In the Journals

Molecular surgical margin assessment may predict recurrence in head and neck cancers

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May 6, 2015

A panel of gene methylation targets in deep surgical margin imprints appeared to predict postoperative locoregional recurrence in patients with postoperative recurrence in patients with head and neck squamous cell carcinoma, according to results of a prospective study.

“Intraoperative use of molecular margin imprint analysis may assist surgeons in obtaining rigorously negative surgical margins and improve the outcome of head and neck surgery,” Wayne M. Koch, MD, director of the Johns Hopkins Head and Neck Cancer Center and a professor of oncology and otolaryngology — head and neck surgery at Johns Hopkins University, and colleagues wrote.

Wayne M. Koch, MD

Wayne N. Koch

Some patients who have histologically negative surgical margins after head and neck surgery still develop recurrence. Prior research demonstrated the recurrence rate among patients who had negative margins exceeded 40%, suggesting examination of the histologic margin failed to detect either residual cancer cells or precancerous cells in the resection bed, according to study background.

Koch and colleagues assessed quantitative methylation-specific polymerase chain reaction (QMSP) that targeted six genes to amplify bisulfite-treated DNA samples from patients who underwent surgery for head and neck cancers. The targeted genes were DCC, EDNRB, HOXA9, KIF1A, NID2 and NR2B. The researchers evaluated the associations between QMSP status of the deep margin samples and patient outcomes.

The analysis included 73 patients treated at Johns Hopkins Hospital between May 2009 and December 2013. The average time between surgery to assessment was 2.3 years.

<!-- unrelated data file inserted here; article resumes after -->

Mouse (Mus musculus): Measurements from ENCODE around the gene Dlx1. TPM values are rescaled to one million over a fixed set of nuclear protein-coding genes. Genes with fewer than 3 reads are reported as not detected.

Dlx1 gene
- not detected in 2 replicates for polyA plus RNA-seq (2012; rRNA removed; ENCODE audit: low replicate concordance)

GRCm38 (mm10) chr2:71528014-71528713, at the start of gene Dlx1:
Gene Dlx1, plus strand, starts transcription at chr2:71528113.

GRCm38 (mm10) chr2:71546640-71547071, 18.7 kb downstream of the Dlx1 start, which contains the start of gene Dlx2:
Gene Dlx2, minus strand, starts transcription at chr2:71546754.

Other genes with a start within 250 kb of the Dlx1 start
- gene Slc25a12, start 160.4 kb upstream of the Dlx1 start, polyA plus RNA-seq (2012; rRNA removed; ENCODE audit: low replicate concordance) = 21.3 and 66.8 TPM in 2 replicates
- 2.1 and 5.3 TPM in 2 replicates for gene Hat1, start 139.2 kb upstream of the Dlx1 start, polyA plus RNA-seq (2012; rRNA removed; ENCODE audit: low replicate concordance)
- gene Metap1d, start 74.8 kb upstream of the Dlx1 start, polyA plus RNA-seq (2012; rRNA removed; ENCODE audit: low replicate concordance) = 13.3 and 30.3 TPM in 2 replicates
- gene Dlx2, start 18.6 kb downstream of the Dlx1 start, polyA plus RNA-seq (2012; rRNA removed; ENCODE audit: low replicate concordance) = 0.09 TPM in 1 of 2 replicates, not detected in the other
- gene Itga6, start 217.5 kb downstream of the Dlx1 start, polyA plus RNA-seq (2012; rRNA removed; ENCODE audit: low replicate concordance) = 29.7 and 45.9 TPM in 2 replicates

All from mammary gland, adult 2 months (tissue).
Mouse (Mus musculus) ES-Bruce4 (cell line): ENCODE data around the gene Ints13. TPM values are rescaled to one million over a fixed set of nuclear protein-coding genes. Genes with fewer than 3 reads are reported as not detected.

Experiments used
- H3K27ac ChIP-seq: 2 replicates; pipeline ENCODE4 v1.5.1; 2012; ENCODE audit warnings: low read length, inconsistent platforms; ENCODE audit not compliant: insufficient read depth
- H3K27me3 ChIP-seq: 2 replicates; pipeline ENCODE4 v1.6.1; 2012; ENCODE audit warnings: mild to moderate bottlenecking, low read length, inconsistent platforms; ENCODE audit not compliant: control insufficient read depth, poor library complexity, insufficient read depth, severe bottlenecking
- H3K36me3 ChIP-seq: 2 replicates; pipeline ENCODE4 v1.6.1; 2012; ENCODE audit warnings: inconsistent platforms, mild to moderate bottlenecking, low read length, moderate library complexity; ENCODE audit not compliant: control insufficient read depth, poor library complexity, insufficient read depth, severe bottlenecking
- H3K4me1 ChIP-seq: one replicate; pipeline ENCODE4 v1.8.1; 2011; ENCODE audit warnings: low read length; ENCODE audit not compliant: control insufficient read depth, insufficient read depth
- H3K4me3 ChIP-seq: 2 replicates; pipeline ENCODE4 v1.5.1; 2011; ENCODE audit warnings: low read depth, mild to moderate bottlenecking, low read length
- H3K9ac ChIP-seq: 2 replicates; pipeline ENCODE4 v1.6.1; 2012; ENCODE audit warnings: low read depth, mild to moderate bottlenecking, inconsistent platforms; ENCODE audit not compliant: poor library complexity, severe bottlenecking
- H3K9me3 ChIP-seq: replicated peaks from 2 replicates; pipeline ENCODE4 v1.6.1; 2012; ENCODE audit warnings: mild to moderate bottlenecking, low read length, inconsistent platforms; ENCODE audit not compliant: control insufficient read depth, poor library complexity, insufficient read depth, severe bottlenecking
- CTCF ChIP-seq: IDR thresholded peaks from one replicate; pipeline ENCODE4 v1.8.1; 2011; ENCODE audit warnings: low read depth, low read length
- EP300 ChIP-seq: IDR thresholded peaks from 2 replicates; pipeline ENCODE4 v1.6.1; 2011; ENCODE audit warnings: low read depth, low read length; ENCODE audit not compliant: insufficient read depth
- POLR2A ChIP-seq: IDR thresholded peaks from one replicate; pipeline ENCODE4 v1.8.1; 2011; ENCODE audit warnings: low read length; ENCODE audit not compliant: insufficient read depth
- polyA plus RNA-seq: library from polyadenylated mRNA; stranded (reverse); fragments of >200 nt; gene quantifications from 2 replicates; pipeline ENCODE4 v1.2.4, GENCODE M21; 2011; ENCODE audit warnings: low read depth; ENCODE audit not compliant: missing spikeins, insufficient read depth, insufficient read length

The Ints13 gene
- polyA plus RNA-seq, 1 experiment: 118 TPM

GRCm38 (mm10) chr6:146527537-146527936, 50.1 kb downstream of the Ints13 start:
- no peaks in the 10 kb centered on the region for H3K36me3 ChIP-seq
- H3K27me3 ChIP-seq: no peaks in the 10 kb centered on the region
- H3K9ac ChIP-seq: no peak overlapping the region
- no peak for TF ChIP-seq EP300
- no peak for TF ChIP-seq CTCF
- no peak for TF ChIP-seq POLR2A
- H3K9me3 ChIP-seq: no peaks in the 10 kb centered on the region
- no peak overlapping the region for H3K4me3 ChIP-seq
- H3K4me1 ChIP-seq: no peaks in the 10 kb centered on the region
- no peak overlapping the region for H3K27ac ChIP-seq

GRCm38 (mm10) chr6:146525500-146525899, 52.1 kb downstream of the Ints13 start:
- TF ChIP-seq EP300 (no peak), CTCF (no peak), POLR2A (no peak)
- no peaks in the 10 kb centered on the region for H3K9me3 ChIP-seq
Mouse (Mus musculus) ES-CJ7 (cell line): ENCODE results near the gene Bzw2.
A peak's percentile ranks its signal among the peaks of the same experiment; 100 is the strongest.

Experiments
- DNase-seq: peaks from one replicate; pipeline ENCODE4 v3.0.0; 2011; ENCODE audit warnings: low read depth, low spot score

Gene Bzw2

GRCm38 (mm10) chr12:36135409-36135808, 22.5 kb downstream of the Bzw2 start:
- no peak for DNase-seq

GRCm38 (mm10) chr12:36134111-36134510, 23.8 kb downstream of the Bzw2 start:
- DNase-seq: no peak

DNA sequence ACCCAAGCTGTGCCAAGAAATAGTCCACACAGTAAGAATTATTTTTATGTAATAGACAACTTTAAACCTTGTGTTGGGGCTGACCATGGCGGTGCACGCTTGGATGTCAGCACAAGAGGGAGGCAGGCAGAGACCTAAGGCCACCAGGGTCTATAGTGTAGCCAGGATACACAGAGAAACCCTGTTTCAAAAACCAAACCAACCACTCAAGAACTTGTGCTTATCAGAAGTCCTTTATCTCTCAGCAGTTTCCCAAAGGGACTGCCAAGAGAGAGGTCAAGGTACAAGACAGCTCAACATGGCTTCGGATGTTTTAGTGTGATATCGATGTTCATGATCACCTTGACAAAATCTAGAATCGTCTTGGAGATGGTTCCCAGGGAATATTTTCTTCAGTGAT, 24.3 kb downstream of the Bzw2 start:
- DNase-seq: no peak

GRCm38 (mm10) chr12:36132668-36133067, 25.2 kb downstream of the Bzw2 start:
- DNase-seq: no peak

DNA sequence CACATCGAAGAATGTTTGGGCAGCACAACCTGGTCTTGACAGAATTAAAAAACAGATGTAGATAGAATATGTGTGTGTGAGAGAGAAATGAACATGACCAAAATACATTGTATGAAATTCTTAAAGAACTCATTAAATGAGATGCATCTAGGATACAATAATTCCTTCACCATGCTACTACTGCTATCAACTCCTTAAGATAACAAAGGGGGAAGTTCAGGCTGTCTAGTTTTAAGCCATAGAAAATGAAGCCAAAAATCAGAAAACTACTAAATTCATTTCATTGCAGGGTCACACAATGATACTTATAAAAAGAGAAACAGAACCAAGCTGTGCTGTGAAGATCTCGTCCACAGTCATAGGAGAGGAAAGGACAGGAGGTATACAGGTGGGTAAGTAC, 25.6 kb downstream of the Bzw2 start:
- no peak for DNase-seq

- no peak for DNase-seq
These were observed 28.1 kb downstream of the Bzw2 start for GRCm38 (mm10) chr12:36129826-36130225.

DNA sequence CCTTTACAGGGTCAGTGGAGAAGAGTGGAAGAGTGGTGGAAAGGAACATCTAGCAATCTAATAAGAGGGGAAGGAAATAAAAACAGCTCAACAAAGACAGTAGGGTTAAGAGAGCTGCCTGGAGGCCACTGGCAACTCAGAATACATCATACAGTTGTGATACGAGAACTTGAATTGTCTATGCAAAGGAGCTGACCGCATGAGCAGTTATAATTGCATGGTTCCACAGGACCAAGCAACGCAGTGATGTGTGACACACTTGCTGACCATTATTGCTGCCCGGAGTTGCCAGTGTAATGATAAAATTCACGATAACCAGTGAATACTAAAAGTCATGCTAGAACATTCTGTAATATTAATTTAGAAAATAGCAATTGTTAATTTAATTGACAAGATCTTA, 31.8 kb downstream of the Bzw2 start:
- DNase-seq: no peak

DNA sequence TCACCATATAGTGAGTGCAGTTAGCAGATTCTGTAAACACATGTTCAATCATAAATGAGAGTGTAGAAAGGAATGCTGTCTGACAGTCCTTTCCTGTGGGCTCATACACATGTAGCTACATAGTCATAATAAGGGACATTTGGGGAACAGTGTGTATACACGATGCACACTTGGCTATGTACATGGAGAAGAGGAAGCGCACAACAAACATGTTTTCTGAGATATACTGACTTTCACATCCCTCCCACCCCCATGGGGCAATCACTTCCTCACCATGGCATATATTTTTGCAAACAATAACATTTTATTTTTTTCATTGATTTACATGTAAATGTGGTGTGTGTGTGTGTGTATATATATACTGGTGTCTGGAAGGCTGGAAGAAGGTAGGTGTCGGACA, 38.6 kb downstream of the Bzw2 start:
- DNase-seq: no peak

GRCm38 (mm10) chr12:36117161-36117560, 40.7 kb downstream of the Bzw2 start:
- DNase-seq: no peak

Researchers collected margin imprints from 65 patients and margin tissues from 63 patients.

Results demonstrated two-gene methylation combinations among the DCC, EDNRB and HOXA9 genes were associated with shorter OS, RFS and locoregional RFS.

An analysis adjusted for differentiation and pathologic TNM stage showed the combination of EDNRB and HOXA9 most strongly predicted poor locoregional RFS (HR = 3.31; 95% CI, 1.3-8.46). Results of multivariable analysis showed methylation of EDNRB and HOXA9 was associated with a trend toward shorter RFS (HR = 2.74; 95% CI, 0.9-8.33) and OS (HR = 5.78; 95% CI, 0.75-44.7).

Koch and colleagues acknowledged several limitations with their study. They excluded some candidate methylation genes — including p16 — because of low methylation levels in the available tumor samples, and that only 43 of 65 (66.2%) of imprint samples were positive for the most promising EDNRB/HOXA9 combination.

“Because we have already developed an innovative, rapid QMSP pipeline, molecular margin analysis is ready for application in the operating room,” Koch and colleagues wrote. “Although these findings will need to be externally validated in an independent cohort, we have demonstrated that securing not only a histologically negative margin but also a molecularly negative surgical margin ultimately may lead to improved patient outcomes.”

The histologic approach remains effective in the clinical setting, but molecular surgical margin assessment can capitalize on the strong understanding of the genetic basis of head and neck squamous cell carcinoma, Li Mao, MD, professor and chair of the department of oncology and diagnostic sciences at the University of Maryland Marlene and Stewart Greenbaum Cancer Center, and David Clark, BS, a student at the university, wrote in an accompanying editorial.

“The path to developing an effective and clinically applicable assay for molecular surgical margin assessment remains challenging,” Mao and Clark wrote. “Another important issue that we may have to consider is how the information from molecular surgical margin assessment will change our current practice to achieve better outcomes.”

The area from which additional tissue can be removed might be limited in some patients, Mao and Clark wrote.

“It may be necessary to establish a consortium — to include surgeons, pathologists, oncologists, radiologists, geneticists/biologists and engineers — to rapidly develop and advance molecular surgical margin-based assays for use in a clinical setting,” they wrote. – by Anthony SanFilippo

Disclosure: The researchers, Mao and Clark report no relevant financial disclosures.